Journal Symposium: Strategies primed to tackle opioid crisis

Nora D. Volkow, M.D.: ‘We can do something right now by expanding our training and education of those in the health care system.’

Despite efforts to curb opioid prescriptions, the Centers for Disease Control and Prevention reports that synthetic opioid-related fatalities increased 22 percent in 2016, surpassing deaths related to heroin or prescription opioids.

The U.S. prescribes 80 percent of the world’s opioids, said Nora D. Volkow, M.D., Director of the National Institute on Drug Abuse, who kicked off Sunday’s Journal Symposium, “Frontiers in Opioid Pharmacotherapy.” The over-prescription of opioids is changing prescription practices. But where does that leave patients with acute pain?

“We need to develop better pain medications that will bind to the opioid receptor but not engage the arresting pathway,” Dr. Volkow said.

Drug development is a lengthy process. Meanwhile, to help patients with illicit opioid use, “we can do something right now by expanding our training and education of those in the health care system,” she said. “Initiating buprenorphine in the emergency department reduces illicit opioid use and increases engagement in addiction treatment.”

Buprenorphine buys patients a month of stability in which they can get started with treatment. Extended-release naltrexone also could be a strategy for preventing opioid overdoses. In clinical development are vaccines for heroin and fentanyl.

“It’s plausible that we may be able to treat addictions with a completely different set of tools,” Dr. Volkow said.

Laura M. Bohn, Ph.D.: ‘Now we look at receptors as microcircuit integrators. We’re looking for opportunities to install a dimmer switch.’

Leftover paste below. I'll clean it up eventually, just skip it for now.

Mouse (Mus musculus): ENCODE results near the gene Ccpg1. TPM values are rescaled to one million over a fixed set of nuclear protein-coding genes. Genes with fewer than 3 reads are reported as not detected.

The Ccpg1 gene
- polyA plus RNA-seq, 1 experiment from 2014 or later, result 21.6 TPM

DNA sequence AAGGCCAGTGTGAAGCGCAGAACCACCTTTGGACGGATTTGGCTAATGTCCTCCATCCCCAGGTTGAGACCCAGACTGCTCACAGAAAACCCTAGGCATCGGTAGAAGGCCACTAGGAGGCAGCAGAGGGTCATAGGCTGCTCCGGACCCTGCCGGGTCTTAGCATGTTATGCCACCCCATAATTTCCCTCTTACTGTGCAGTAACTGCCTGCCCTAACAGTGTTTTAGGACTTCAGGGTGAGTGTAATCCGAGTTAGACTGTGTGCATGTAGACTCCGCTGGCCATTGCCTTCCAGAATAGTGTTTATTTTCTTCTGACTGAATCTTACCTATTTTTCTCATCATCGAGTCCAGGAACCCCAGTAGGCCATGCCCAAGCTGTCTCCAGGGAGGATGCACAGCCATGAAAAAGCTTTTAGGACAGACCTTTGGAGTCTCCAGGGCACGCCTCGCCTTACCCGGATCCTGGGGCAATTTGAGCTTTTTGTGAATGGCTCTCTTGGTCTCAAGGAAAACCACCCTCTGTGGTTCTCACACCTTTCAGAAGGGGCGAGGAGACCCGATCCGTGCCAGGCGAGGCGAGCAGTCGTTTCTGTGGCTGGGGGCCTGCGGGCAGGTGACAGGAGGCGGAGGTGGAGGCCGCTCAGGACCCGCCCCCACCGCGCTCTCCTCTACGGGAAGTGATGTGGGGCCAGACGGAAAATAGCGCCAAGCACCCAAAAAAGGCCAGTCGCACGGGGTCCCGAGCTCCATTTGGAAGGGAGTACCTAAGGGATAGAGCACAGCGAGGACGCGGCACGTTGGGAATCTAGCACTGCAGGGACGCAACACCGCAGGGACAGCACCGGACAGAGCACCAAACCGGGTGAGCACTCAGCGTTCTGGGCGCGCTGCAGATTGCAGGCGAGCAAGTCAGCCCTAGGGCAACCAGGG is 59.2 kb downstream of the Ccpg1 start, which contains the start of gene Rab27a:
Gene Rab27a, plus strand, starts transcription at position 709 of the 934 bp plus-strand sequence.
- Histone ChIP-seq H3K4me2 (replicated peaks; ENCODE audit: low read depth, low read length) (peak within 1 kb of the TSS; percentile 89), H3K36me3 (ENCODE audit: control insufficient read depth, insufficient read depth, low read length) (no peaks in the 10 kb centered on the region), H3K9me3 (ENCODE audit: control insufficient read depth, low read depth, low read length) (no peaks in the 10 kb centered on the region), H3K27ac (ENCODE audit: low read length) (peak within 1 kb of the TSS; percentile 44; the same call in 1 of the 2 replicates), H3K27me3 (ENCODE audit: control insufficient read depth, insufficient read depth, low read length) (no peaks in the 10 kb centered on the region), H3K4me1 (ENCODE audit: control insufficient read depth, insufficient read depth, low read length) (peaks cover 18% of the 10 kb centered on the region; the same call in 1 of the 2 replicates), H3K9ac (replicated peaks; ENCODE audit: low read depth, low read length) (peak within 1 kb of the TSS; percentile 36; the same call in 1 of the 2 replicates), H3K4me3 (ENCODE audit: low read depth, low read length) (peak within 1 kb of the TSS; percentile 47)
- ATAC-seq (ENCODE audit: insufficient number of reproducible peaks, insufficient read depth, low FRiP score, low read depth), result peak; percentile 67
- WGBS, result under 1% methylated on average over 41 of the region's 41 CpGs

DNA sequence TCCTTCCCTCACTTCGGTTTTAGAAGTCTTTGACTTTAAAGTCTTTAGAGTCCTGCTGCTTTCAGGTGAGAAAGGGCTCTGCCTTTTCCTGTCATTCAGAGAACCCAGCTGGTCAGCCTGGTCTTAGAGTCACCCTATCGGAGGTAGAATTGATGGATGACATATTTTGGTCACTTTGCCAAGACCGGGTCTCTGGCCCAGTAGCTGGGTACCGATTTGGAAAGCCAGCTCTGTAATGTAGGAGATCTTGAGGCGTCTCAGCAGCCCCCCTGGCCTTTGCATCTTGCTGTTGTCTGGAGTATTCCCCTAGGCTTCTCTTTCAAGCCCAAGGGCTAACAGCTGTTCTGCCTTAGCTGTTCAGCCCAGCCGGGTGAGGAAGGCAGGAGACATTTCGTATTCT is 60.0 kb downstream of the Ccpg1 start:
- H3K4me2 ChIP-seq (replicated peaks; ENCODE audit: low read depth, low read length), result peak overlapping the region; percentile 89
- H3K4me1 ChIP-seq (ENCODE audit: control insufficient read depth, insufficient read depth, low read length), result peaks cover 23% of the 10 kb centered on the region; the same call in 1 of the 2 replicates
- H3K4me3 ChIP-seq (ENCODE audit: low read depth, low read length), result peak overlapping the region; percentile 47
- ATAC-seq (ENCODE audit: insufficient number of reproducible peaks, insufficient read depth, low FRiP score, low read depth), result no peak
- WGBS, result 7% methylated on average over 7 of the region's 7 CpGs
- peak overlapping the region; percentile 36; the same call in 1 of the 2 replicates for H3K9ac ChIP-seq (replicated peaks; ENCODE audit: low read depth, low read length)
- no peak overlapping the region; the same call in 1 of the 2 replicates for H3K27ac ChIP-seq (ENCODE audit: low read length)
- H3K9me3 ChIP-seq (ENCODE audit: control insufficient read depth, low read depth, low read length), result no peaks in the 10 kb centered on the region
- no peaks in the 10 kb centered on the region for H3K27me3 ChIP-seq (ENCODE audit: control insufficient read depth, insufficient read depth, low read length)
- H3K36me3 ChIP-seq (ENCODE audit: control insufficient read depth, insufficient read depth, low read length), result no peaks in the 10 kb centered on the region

Laura M. Bohn, Ph.D., highlighted exciting drug developments in the pipeline that may address the opioid crisis. Dr. Bohn is a Professor of Molecular Medicine and Neuroscience at the Scripps Research Institute. She followed Dr. Volkow’s presentation with a discussion of her research on the signaling capacities of beta-arrestins and the complex nuances of mu opioid receptors.

Dr. Bohn previewed evidence of a study on opioid receptor signaling that will be published in November. It indicates that beta-arrestins genetically regulate mu opioid receptors to mediate certain side effect profiles, such as drug tolerance.

“We don’t know yet if beta-arrestin is actually mediating those effects in vivo,” she said. “But I do know that we have confidence that cell-based assays in our drug discovery efforts correlate very much with a physiological endpoint that we can measure.”

Dr. Bohn said her research team is trying to change the circuitry of target drugs, such as morphine, to ultimately provide the analgesic effect without the side effect profiles.

“We used to think of agonists as a binary system, like a light switch that turned receptors on,” she said. “But now we look at receptors as microcircuit integrators. We’re looking for opportunities to install a dimmer switch.”

 

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